Haden phoned the assistant and demanded to speak to Sarkisian. Surrounded by family members, the lawsuit said, the coach was "upset, teary and nearly hyperventilating" as he returned Haden's call on a speaker phone.
"I'm not right, I need time off to get well," Sarkisian said.
"Unbelievable," Haden responded, according to the lawsuit. "Can't you even go back to the office to finish the day?"
"No, I need to get help," Sarkisian said. "I'm not right."
Haden placed Sarkisian on indefinite leave and instructed him to speak to a sports psychologist at USC. The psychologist's suggestions included doubling Sarkisian's medication and having him take a few days off.
"The medications were making [Sarkisian] feel and act abnormally and were not stopping his drinking," the lawsuit said.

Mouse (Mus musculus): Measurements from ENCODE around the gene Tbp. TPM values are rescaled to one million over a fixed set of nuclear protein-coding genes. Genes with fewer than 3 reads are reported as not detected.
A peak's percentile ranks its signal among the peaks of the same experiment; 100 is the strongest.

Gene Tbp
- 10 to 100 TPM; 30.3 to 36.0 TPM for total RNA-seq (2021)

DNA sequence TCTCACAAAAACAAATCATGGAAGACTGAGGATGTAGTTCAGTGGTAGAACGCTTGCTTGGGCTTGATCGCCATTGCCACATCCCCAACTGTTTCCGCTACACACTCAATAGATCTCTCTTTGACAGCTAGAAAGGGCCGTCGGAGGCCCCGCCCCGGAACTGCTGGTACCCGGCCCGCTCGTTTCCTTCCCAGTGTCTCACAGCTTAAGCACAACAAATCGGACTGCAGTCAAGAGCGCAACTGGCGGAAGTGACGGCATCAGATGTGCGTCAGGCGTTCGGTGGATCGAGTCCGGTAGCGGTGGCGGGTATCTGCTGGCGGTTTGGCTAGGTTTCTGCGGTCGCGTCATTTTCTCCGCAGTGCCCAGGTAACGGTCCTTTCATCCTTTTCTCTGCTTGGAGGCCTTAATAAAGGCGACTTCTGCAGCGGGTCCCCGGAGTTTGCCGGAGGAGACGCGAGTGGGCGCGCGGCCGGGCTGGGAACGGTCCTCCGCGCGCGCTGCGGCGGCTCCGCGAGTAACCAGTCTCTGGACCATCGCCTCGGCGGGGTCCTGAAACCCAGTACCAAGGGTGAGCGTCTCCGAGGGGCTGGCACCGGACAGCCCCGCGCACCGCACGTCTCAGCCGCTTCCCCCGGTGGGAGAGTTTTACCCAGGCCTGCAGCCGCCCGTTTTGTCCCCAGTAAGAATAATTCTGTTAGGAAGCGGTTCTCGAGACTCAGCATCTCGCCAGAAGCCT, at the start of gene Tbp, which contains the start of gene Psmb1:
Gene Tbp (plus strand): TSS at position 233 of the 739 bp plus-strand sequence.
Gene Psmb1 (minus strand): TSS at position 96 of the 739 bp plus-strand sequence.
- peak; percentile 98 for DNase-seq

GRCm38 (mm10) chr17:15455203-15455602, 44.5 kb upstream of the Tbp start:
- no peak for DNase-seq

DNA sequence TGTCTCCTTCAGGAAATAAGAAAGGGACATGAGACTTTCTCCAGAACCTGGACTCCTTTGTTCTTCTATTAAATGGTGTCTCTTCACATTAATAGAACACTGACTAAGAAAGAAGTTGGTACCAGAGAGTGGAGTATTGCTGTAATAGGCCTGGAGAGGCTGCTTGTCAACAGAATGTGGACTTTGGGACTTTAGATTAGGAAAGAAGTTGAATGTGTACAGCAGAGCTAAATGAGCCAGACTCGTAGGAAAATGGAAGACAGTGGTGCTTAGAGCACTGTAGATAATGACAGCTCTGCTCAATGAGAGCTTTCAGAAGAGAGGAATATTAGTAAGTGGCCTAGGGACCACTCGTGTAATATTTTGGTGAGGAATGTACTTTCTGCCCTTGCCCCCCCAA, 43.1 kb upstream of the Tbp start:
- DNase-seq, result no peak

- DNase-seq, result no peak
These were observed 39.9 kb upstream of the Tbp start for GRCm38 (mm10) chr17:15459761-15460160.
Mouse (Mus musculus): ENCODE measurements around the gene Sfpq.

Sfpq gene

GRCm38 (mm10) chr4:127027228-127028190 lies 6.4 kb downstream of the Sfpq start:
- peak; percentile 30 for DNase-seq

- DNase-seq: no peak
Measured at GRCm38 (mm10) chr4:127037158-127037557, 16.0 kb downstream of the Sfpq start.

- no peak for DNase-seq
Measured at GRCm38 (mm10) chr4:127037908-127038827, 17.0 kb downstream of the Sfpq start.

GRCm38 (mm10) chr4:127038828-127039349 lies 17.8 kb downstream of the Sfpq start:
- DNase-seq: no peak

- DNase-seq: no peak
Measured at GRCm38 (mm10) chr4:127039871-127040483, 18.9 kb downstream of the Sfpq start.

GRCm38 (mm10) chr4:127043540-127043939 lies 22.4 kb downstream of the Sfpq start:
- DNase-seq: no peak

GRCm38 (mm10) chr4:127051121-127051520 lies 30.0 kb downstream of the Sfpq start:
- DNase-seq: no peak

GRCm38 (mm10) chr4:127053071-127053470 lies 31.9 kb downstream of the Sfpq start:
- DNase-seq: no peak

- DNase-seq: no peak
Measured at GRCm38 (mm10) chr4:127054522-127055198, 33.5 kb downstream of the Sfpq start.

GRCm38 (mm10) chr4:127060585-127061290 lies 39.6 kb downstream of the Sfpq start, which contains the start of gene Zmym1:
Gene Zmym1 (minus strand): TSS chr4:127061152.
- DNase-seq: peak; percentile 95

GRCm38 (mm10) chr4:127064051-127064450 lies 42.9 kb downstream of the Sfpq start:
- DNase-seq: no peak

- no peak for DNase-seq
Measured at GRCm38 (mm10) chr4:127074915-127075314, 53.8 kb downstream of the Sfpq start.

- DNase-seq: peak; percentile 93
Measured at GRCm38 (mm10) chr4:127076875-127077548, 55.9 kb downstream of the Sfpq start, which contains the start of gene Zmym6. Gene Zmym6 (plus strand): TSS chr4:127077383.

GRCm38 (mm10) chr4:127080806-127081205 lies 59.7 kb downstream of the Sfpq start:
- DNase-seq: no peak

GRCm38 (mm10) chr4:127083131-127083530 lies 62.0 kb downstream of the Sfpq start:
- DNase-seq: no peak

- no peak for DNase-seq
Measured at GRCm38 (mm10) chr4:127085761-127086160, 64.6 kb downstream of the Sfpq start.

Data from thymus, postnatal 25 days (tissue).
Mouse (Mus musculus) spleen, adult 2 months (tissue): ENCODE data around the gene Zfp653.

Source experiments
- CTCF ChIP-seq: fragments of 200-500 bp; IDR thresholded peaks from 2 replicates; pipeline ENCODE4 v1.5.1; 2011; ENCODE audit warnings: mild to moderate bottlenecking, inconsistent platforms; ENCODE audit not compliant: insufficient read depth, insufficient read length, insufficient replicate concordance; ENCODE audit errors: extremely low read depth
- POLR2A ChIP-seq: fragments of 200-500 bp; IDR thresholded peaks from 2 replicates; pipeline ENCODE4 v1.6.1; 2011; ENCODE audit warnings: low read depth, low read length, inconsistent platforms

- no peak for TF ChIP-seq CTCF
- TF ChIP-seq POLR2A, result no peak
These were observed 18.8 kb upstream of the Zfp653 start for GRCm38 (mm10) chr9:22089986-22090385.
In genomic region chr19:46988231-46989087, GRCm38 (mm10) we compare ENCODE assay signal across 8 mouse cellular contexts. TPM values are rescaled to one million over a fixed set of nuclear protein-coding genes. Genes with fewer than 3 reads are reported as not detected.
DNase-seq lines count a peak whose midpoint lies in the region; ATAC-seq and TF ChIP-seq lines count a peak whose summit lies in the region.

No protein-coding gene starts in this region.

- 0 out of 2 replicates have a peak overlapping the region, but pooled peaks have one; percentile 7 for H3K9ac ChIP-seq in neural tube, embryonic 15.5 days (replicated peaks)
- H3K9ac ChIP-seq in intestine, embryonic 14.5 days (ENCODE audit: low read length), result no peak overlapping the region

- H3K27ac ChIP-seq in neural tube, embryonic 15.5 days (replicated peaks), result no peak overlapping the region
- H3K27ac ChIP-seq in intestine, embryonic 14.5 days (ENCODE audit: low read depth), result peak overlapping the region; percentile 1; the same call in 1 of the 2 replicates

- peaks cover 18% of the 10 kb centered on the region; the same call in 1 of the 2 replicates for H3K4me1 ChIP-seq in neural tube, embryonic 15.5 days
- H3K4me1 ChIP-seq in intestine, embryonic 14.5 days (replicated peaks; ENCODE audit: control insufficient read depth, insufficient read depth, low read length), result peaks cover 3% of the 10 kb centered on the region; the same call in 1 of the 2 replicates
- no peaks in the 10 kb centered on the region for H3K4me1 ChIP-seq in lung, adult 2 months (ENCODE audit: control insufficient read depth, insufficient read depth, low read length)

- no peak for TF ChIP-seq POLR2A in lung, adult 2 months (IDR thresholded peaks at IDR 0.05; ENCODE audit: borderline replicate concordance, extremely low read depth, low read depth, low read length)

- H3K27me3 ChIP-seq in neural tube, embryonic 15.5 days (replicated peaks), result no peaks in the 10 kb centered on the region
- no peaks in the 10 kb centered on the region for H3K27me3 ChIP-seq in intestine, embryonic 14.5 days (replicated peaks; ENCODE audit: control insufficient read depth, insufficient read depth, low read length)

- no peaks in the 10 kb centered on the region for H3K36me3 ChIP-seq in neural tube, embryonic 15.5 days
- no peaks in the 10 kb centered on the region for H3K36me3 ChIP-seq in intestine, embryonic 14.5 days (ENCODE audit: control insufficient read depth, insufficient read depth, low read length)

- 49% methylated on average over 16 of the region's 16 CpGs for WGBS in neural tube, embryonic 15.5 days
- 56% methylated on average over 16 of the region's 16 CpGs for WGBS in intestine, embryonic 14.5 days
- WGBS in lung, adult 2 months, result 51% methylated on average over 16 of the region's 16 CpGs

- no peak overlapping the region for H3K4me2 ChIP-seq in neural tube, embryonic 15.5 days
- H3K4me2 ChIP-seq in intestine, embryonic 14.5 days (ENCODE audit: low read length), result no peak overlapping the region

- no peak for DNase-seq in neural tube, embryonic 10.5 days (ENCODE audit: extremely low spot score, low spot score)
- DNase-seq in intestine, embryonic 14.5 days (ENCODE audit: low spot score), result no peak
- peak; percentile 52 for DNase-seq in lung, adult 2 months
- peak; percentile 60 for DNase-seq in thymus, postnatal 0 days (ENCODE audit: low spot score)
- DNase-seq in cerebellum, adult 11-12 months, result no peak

The next day, Oct. 12, Sarkisian departed on a noon flight to an inpatient treatment facility at an undisclosed location.
The same day, The Times published a story detailing Sarkisian's alcohol use at Washington. Documents obtained by The Times and accounts from former players showed a man who favored Coors Light beer and Patron Silver tequila and frequented several Seattle-area bars with fellow staff members.
A former player said Sarkisian smelled of alcohol at some morning meetings while expense records showed, for example, the coach and three assistants ordered eight shots of liquor and five beers before noon during a 2013 convention in Nashville.
When Sarkisian landed, the lawsuit said, he saw an email with a termination letter attached. Haden had fired him.
"Not once did Haden ask ... what happened at the team meeting nor even whether he had been drinking shortly before the meeting," said the lawsuit, which claimed USC retaliated against Sarkisian because of his desire to seek inpatient treatment. "That is because Haden did not care what had happened or what the facts were."